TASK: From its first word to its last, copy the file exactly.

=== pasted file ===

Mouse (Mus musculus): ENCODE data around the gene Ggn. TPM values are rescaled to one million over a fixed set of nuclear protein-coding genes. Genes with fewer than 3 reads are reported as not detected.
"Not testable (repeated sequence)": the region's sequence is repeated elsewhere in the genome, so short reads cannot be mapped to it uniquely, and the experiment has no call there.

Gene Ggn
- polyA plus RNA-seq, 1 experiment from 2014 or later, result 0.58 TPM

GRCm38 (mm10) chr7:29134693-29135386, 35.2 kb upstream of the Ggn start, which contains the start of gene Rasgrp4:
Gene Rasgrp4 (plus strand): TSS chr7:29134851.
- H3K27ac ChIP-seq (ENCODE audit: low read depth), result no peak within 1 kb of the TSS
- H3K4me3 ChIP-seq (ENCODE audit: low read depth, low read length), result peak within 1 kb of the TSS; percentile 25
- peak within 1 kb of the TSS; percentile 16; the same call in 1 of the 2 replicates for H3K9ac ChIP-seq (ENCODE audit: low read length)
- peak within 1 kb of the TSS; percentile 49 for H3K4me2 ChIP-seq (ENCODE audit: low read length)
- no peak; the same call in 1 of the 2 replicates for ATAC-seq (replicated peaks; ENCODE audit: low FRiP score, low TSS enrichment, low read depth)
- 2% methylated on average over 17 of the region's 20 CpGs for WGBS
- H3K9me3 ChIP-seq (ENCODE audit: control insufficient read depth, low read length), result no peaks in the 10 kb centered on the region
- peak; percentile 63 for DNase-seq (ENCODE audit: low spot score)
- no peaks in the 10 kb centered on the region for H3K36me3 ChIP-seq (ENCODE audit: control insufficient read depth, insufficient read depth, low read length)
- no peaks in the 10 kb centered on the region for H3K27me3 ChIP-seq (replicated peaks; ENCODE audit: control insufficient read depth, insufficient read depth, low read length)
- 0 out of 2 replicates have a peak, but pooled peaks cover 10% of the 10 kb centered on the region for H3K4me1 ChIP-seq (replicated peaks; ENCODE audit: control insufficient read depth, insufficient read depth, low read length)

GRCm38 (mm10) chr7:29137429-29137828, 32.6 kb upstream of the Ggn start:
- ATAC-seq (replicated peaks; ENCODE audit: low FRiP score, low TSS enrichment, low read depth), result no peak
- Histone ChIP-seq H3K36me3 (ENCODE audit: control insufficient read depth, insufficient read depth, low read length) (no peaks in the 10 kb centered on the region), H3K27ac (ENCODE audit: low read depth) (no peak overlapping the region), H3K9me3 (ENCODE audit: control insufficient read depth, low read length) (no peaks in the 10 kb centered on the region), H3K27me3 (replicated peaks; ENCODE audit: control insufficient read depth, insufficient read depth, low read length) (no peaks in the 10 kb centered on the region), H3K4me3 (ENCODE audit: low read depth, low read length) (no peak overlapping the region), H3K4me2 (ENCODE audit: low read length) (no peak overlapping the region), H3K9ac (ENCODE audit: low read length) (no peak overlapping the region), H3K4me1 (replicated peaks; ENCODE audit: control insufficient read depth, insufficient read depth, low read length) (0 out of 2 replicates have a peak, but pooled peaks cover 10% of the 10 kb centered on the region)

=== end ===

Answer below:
Mouse (Mus musculus): ENCODE data around the gene Ggn. TPM values are rescaled to one million over a fixed set of nuclear protein-coding genes. Genes with fewer than 3 reads are reported as not detected.
"Not testable (repeated sequence)": the region's sequence is repeated elsewhere in the genome, so short reads cannot be mapped to it uniquely, and the experiment has no call there.

Gene Ggn
- polyA plus RNA-seq, 1 experiment from 2014 or later, result 0.58 TPM

GRCm38 (mm10) chr7:29134693-29135386, 35.2 kb upstream of the Ggn start, which contains the start of gene Rasgrp4:
Gene Rasgrp4 (plus strand): TSS chr7:29134851.
- H3K27ac ChIP-seq (ENCODE audit: low read depth), result no peak within 1 kb of the TSS
- H3K4me3 ChIP-seq (ENCODE audit: low read depth, low read length), result peak within 1 kb of the TSS; percentile 25
- peak within 1 kb of the TSS; percentile 16; the same call in 1 of the 2 replicates for H3K9ac ChIP-seq (ENCODE audit: low read length)
- peak within 1 kb of the TSS; percentile 49 for H3K4me2 ChIP-seq (ENCODE audit: low read length)
- no peak; the same call in 1 of the 2 replicates for ATAC-seq (replicated peaks; ENCODE audit: low FRiP score, low TSS enrichment, low read depth)
- 2% methylated on average over 17 of the region's 20 CpGs for WGBS
- H3K9me3 ChIP-seq (ENCODE audit: control insufficient read depth, low read length), result no peaks in the 10 kb centered on the region
- peak; percentile 63 for DNase-seq (ENCODE audit: low spot score)
- no peaks in the 10 kb centered on the region for H3K36me3 ChIP-seq (ENCODE audit: control insufficient read depth, insufficient read depth, low read length)
- no peaks in the 10 kb centered on the region for H3K27me3 ChIP-seq (replicated peaks; ENCODE audit: control insufficient read depth, insufficient read depth, low read length)
- 0 out of 2 replicates have a peak, but pooled peaks cover 10% of the 10 kb centered on the region for H3K4me1 ChIP-seq (replicated peaks; ENCODE audit: control insufficient read depth, insufficient read depth, low read length)

GRCm38 (mm10) chr7:29137429-29137828, 32.6 kb upstream of the Ggn start:
- ATAC-seq (replicated peaks; ENCODE audit: low FRiP score, low TSS enrichment, low read depth), result no peak
- Histone ChIP-seq H3K36me3 (ENCODE audit: control insufficient read depth, insufficient read depth, low read length) (no peaks in the 10 kb centered on the region), H3K27ac (ENCODE audit: low read depth) (no peak overlapping the region), H3K9me3 (ENCODE audit: control insufficient read depth, low read length) (no peaks in the 10 kb centered on the region), H3K27me3 (replicated peaks; ENCODE audit: control insufficient read depth, insufficient read depth, low read length) (no peaks in the 10 kb centered on the region), H3K4me3 (ENCODE audit: low read depth, low read length) (no peak overlapping the region), H3K4me2 (ENCODE audit: low read length) (no peak overlapping the region), H3K9ac (ENCODE audit: low read length) (no peak overlapping the region), H3K4me1 (replicated peaks; ENCODE audit: control insufficient read depth, insufficient read depth, low read length) (0 out of 2 replicates have a peak, but pooled peaks cover 10% of the 10 kb centered on the region)